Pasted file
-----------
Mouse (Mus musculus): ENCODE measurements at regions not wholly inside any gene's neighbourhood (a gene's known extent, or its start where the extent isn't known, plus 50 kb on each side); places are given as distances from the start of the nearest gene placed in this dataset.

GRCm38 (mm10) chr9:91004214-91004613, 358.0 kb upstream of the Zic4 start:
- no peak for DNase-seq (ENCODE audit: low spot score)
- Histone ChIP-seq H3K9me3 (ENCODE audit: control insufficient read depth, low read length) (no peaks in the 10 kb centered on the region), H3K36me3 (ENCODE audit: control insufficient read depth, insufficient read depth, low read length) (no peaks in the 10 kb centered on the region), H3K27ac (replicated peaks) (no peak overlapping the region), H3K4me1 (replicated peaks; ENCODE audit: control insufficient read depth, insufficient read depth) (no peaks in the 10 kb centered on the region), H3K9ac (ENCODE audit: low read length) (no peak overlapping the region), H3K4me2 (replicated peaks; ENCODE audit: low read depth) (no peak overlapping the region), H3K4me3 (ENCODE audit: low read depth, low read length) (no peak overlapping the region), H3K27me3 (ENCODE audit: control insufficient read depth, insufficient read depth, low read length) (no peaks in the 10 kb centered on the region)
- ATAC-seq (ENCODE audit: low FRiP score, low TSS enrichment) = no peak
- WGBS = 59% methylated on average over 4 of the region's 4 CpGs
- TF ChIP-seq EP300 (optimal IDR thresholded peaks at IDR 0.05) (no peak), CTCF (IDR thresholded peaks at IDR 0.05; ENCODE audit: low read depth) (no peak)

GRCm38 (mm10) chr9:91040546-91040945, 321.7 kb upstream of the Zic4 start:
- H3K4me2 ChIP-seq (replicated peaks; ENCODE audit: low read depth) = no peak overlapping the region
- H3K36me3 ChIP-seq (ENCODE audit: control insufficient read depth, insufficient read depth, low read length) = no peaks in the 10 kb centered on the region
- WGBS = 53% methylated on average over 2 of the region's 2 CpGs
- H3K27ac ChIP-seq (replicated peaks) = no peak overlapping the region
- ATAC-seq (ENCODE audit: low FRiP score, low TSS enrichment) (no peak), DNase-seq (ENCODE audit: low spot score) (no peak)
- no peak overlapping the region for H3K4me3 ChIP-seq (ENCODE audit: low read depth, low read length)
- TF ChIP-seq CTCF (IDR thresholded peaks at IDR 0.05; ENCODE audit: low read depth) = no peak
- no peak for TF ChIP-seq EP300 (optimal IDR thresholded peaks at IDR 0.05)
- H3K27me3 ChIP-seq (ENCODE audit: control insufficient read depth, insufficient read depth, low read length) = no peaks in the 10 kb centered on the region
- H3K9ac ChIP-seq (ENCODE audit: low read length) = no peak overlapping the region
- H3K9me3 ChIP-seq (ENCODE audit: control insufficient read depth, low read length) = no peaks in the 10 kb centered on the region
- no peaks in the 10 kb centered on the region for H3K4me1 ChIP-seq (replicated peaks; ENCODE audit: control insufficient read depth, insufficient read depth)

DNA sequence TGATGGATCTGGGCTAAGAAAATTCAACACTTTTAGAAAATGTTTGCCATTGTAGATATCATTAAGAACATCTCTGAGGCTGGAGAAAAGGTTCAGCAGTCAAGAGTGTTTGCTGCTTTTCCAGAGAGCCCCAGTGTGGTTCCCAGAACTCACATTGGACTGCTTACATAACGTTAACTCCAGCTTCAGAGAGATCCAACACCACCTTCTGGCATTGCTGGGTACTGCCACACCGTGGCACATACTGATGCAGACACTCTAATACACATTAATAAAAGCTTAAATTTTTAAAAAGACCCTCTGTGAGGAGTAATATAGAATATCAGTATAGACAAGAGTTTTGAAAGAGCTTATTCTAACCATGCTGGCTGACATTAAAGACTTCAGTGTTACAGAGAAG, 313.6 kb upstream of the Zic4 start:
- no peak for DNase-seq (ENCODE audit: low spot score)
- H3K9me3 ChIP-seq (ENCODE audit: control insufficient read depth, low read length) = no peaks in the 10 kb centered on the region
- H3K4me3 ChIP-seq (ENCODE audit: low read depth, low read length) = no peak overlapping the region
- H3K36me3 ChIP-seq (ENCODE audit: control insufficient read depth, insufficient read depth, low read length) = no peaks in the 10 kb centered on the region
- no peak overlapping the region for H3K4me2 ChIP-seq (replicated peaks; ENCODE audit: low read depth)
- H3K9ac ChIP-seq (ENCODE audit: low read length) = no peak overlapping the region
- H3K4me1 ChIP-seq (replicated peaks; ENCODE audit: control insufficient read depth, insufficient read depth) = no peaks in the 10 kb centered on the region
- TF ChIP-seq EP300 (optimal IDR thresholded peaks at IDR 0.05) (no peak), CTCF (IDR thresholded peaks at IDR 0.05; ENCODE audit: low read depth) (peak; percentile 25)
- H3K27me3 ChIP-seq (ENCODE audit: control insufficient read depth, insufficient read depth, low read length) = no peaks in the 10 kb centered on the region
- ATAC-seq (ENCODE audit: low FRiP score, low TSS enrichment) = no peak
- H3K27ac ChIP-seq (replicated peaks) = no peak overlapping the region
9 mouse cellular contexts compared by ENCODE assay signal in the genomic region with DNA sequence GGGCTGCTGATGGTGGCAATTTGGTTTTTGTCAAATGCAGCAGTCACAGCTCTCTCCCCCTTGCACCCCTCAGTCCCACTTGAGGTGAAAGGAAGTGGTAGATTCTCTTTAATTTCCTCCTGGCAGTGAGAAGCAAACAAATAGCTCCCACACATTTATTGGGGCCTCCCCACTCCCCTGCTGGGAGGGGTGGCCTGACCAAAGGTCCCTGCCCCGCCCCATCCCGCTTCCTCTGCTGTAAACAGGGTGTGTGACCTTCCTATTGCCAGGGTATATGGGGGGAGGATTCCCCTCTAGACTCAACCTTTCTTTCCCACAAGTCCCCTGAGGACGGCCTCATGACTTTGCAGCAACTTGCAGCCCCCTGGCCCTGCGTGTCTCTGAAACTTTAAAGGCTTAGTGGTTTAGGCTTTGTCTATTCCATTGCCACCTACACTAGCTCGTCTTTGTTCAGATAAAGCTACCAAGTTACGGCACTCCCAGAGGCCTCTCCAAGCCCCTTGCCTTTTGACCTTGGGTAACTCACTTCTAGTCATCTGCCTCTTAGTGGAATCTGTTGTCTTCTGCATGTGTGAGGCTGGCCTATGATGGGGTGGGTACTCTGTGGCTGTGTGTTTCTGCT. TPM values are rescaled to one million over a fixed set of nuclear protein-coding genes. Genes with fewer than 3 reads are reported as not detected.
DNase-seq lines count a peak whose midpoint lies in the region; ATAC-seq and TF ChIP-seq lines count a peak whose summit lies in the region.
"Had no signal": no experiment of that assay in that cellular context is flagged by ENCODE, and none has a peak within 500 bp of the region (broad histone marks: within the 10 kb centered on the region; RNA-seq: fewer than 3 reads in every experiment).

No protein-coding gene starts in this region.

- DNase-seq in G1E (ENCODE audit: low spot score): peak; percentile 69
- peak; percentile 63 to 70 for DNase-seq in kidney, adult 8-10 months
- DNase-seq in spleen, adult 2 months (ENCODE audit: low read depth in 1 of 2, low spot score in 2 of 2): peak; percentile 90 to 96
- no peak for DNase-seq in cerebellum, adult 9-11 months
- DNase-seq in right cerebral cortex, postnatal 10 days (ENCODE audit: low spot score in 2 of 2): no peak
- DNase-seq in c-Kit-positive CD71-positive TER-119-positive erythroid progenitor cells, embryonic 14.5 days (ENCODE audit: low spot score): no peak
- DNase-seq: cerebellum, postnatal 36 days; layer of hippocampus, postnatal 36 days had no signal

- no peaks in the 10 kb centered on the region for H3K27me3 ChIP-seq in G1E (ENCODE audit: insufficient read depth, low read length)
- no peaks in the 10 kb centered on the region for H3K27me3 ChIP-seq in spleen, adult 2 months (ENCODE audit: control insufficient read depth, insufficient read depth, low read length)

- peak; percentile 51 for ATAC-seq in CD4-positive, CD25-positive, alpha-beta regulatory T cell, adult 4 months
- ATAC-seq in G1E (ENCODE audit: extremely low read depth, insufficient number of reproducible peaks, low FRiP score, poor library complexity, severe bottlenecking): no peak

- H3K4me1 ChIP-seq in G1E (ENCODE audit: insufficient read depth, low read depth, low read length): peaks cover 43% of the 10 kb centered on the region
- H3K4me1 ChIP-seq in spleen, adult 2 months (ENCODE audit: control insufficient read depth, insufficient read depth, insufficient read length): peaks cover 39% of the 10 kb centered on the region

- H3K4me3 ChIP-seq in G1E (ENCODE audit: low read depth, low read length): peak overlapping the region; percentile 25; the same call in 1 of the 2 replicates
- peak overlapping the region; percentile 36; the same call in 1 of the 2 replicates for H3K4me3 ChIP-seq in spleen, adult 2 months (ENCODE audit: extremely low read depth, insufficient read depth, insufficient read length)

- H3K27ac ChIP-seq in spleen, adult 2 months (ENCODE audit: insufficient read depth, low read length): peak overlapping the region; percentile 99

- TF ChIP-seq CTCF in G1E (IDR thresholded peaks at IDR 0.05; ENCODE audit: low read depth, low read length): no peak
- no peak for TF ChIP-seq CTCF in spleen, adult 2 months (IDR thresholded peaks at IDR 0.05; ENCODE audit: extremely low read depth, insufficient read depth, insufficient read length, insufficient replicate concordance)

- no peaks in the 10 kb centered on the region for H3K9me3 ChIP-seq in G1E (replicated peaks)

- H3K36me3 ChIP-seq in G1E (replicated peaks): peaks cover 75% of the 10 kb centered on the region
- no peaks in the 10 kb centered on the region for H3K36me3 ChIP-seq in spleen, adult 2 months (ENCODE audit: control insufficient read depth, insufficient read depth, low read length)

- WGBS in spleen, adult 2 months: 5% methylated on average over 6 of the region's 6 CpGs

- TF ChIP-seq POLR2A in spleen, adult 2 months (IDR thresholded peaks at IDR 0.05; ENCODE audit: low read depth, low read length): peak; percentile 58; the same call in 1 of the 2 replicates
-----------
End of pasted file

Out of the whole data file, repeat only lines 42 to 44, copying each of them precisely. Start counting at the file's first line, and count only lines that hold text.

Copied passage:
- DNase-seq in c-Kit-positive CD71-positive TER-119-positive erythroid progenitor cells, embryonic 14.5 days (ENCODE audit: low spot score): no peak
- DNase-seq: cerebellum, postnatal 36 days; layer of hippocampus, postnatal 36 days had no signal

- no peaks in the 10 kb centered on the region for H3K27me3 ChIP-seq in G1E (ENCODE audit: insufficient read depth, low read length)